Jeff Aiken

Wilson County is one step closer to becoming the new home of the Tennessee State Fair after the Tennessee State Fair and Exposition Commission unanimously approved preliminary plans Monday to move the annual event.

The state commission’s potential relocation decision marks the first step in what could be a lengthy process to relocate the fair, which could happen during the Tennessee General Assembly session next year.

The commission’s decision to move forward will likely include meetings with Gov. Bill Lee and other state officials, as well as Wilson County Promotions leaders.

“I think it moves it forward to where, at least, they could consider it. I think that’s about all it does,” State Fair Commission chairman Charles Hatcher said. “It’s going to take a statute change to make anything happen past that, and funding.”

Earlier this year, Wilson County Promotions, which runs the popular county fair in Lebanon, submitted an “Expression of Interest” in being a potential site to host the state fair. Maury County and Davidson County also formally applied to be the host site.

Jeff Aiken, State Fair Commission member and president of Tennessee Farm Bureau, presented the report of the commission’s advisory group that evaluated Wilson County and the James E. Ward Ag Center as a potential site for the state fair.

Aiken said positive aspects of Wilson County as the site of the state fair includes existing facilities at the James E. Ward Ag Center, the experience of Wilson County Promotions in operating a large-scale fair, the large volunteer base of the Wilson County Fair (about 1,3000 volunteers), community support for the Wilson County Fair and the Wilson County Fair’s emphasis on agriculture.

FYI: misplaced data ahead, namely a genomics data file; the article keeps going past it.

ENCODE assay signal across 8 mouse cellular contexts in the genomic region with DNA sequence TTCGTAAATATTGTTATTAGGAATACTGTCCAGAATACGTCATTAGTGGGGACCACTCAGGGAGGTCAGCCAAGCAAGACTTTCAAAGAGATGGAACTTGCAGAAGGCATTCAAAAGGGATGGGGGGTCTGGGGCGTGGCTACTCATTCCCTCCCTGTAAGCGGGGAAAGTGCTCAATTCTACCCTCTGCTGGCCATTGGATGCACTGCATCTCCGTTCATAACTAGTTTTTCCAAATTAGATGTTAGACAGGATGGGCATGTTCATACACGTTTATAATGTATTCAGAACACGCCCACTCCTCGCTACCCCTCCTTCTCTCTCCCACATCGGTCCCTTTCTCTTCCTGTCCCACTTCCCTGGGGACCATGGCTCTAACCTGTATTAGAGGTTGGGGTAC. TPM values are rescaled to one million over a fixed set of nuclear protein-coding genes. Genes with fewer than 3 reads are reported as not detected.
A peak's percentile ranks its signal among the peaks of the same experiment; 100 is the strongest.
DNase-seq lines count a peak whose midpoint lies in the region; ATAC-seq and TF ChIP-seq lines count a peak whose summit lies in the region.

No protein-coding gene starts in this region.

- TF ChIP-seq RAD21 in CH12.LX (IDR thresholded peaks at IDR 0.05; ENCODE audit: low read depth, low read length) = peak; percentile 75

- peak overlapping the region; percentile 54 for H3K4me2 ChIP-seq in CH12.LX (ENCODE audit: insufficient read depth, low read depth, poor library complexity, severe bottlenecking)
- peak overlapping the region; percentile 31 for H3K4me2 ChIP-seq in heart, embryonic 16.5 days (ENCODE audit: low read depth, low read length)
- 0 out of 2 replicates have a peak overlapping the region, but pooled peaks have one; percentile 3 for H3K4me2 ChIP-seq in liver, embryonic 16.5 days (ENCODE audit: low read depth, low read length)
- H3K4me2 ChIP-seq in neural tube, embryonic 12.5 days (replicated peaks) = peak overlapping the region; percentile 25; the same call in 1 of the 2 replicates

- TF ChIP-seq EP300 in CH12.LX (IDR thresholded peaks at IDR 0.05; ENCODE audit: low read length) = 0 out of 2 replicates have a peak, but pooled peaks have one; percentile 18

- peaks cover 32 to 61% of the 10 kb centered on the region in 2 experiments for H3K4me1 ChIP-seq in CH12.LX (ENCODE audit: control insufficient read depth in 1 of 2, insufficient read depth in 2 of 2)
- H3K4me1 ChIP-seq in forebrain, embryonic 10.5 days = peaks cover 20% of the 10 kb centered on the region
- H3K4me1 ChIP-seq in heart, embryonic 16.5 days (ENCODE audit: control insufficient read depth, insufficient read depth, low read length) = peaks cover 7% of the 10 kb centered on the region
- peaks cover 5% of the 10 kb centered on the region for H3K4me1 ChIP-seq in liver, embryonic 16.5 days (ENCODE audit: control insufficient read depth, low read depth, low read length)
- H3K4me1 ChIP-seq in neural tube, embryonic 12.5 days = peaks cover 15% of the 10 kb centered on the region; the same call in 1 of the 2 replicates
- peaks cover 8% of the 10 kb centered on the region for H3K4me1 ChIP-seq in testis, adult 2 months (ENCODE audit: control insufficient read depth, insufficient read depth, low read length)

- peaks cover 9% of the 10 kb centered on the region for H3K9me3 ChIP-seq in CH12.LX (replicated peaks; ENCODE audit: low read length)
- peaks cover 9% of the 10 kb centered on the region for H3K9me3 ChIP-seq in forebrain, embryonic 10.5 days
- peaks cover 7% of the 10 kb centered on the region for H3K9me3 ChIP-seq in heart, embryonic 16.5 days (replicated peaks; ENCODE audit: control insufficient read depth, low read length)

Aiken said the advisory group considered Wilson County Promotions’ desire to keep “Wilson County” as a prominent piece of the potential name of the relocated state fair as a negative, along with potential date conflicts of the state fair with others across the state. Wilson County Promotions’ carnival vendor contract does not expire until 2026.

A contract length of 20 years was reported, as well as potential property upgrades, including additional parking, facilities and land.

“There are multiple things that Wilson County Promotions would actually propose as we go forward. Their overall vision, if everything was accomplished, would be somewhere in the range of $14 million,” Aiken said.

Jimmy Comer spoke on behalf of Wilson County Promotions about the necessary improvements that would need to come with the state fair’s move to Wilson County.

“We are very interested and receptive in working this process out. Funding is a necessity,” Comer said. “We’re barely doing what we need to do today. We do need help with infrastructure on the grounds and outside the grounds in order to make this Tennessee State Fair what I suspect y’all want it to be. We’re on board, but funding is a critical part of our acceptance on this process.”

The state commission determined that its current state fair home, Fairgrounds Nashville, “lacks adequate facilities and is not a viable long-term home for the Tennessee State Fair.”

Fairgrounds Nashville is about 117 acres, compared to the 267-acre James E. Ward Ag Center, home of the Wilson County Fair.

Attendance at the Tennessee State Fair in 2019 was 105,148; the 2019 Wilson County reported an attendance figure of nearly 580,000.

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